Canned legumes allow consumers to eat the products they want all year round, anywhere in the world, with the same characteristics as the fresh product and with guaranteed hygiene and food safety.

The Italian canning industry is known for its high quality, safety and tradition based on respect for the land, commitment and passion; its products particularly coveted in foreign markets. The industry has a strong commitment to ensuring safe, responsible working conditions and environmental sustainability, with major investments in energy efficiency and the reduction of water consumption.

The industry depends on the careful selection of the raw materials and their harvesting to ensure that the products retain all their properties after the transformation process. The origin of the raw materials depends on climatic and meteorological conditions, the morphological conformations of the territory, the specific characteristics of the land where the plants will be grown, and the productive capacity of the land itself.

The production process for canned legumes (chickpeas, lentils, fava beans, peas and beans) consists of several stages. The legumes arrive in the processing plants already dried and after the quality check they are stored in warehouses at a controlled temperature and humidity rate before processing. Samples are analysed in the control laboratory to verify that the raw materials correspond to the established standards; only afterwards are the legumes processed. The raw materials are emptied into storage tanks to reach the rehydration tanks. The hydration of the dry legumes lasts for about for 14-15 hours and the product reaches about twice the initial weight. With the use of rapid rehydrators, rehydration times are considerably lowered. The legumes are then sorted to separate any foreign bodies (stones, organic residues) and flow to a vibrating calibrator that removes legumes that are too small or not whole. After manual screening, they are screened through a metal detector. The legumes are then blanched in water at a temperature of 90°C for 30-60 seconds to deactivate enzymes and remove gases, thus preventing oxidation and discolouring of the product. The legumes are sorted again.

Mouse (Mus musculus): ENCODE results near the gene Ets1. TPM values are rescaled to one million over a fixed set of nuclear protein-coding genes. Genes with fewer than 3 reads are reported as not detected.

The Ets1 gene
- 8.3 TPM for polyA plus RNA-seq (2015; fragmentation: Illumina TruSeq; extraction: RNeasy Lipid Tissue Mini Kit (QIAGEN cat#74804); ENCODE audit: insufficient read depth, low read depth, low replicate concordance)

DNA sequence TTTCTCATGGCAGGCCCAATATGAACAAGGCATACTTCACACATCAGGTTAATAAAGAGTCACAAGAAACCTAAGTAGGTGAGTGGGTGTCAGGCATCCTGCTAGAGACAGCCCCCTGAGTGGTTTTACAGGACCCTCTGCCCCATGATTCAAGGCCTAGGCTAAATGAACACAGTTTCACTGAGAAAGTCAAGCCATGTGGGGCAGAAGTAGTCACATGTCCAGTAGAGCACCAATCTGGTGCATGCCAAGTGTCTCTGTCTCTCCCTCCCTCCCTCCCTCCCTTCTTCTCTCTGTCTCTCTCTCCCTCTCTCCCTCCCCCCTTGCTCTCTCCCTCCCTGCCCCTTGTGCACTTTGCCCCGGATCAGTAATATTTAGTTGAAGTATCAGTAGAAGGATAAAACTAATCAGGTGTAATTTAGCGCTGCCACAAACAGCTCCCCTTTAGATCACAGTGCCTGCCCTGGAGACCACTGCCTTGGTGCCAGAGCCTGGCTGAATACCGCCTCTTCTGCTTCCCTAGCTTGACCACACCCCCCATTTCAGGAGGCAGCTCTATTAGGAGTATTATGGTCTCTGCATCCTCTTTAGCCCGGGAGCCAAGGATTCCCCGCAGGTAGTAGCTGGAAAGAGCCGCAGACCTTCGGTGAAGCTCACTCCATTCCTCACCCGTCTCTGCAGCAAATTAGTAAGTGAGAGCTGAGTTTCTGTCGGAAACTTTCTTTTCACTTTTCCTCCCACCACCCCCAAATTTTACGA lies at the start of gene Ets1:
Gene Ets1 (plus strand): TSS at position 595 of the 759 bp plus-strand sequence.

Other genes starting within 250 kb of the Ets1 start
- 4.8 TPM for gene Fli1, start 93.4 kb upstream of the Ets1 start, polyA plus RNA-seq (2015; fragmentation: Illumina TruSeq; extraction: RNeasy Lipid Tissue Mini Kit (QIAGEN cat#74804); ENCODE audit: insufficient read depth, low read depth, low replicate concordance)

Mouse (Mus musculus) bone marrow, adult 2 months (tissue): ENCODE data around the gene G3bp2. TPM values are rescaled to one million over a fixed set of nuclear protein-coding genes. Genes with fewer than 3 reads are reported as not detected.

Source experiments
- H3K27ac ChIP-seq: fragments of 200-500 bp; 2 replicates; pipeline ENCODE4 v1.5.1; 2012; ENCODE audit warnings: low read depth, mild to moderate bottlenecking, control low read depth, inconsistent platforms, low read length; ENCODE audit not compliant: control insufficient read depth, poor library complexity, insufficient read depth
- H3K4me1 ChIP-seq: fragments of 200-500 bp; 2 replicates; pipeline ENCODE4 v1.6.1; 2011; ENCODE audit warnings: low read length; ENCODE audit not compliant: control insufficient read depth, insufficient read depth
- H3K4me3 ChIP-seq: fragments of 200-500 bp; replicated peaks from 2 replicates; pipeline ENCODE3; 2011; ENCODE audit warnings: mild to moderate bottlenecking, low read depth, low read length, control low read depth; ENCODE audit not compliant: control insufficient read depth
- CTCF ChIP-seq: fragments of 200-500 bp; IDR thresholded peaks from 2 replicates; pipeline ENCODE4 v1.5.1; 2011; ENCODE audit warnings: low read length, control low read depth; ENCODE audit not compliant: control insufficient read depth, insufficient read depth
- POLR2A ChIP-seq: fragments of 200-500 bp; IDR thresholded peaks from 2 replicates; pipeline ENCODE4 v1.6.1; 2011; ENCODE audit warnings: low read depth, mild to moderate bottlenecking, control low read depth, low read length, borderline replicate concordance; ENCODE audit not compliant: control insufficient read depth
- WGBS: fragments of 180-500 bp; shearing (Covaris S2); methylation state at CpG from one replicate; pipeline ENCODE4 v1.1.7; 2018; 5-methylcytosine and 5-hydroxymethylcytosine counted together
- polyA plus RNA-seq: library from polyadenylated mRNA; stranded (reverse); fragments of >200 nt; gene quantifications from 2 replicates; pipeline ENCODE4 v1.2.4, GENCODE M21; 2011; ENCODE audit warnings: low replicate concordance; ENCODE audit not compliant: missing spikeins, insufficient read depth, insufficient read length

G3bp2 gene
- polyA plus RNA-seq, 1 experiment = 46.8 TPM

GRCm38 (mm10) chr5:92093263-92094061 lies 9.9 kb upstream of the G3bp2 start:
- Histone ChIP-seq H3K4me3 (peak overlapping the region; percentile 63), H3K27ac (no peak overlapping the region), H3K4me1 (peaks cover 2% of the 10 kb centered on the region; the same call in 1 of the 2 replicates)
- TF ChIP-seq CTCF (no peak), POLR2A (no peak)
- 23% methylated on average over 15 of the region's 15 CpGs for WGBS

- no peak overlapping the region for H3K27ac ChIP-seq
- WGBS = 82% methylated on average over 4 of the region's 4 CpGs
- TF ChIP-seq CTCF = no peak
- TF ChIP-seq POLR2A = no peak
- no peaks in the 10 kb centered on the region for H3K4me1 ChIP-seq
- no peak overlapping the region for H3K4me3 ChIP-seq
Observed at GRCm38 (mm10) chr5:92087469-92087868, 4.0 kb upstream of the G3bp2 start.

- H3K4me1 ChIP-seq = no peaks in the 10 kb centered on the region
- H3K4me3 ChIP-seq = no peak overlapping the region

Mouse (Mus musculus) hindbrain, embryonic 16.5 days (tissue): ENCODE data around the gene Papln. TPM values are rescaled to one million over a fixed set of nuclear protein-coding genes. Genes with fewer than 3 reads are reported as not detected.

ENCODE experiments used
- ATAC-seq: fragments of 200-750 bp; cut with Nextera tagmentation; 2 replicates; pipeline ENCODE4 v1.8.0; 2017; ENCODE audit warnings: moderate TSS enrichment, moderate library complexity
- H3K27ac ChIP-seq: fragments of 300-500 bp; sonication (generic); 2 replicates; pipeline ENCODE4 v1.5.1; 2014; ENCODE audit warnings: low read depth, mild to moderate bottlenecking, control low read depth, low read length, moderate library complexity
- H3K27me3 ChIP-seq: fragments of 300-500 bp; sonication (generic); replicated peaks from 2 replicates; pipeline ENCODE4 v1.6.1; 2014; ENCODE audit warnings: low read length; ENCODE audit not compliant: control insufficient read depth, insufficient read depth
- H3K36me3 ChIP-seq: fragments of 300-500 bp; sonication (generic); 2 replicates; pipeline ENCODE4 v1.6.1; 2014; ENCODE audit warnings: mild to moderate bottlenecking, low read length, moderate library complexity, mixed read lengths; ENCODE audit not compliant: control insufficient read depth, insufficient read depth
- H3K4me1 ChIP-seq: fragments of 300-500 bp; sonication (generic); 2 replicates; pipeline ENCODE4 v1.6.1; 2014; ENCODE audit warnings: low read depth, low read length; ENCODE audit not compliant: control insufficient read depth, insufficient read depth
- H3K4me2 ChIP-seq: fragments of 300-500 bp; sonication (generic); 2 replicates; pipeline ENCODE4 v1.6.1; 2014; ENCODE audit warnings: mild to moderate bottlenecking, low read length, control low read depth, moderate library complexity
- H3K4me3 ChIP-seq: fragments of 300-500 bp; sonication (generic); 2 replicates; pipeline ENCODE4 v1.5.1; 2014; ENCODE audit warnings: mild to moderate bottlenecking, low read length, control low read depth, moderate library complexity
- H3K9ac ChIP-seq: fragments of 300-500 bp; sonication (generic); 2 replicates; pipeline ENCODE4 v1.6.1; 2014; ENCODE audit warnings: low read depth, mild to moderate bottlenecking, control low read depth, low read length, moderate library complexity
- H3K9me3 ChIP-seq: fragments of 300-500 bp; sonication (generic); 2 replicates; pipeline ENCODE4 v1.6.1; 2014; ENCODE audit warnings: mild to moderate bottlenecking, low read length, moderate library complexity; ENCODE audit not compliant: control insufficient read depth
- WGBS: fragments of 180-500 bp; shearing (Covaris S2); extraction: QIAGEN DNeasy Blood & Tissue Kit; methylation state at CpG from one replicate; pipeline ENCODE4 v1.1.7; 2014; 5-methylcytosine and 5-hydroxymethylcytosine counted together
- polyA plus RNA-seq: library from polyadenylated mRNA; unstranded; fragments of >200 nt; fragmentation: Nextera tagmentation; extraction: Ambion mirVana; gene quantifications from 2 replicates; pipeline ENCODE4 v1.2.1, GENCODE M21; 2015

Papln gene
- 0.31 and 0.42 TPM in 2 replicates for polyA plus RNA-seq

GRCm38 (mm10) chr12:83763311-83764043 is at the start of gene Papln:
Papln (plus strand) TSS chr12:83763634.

The legumes are then packaged and the brine of water and salt added:  this takes place at high temperatures (80-92°C) (176-197F) and further reduces the presence of oxygen. The full packages are hermetically closed before being sterilised at a temperature of 115°C (239F) for 50-55 minutes; subsequently, they are cooled to a temperature of 40-50°C (104-122F) and then put on pallets. The sterilization of legumes also allows them to be cooked. They are stored in warehouses where, after at least 14 days, they are subjected to the last “fit for consumption” checks.

The production batches are then labelled, packaged and ready to be sent to the points of sale.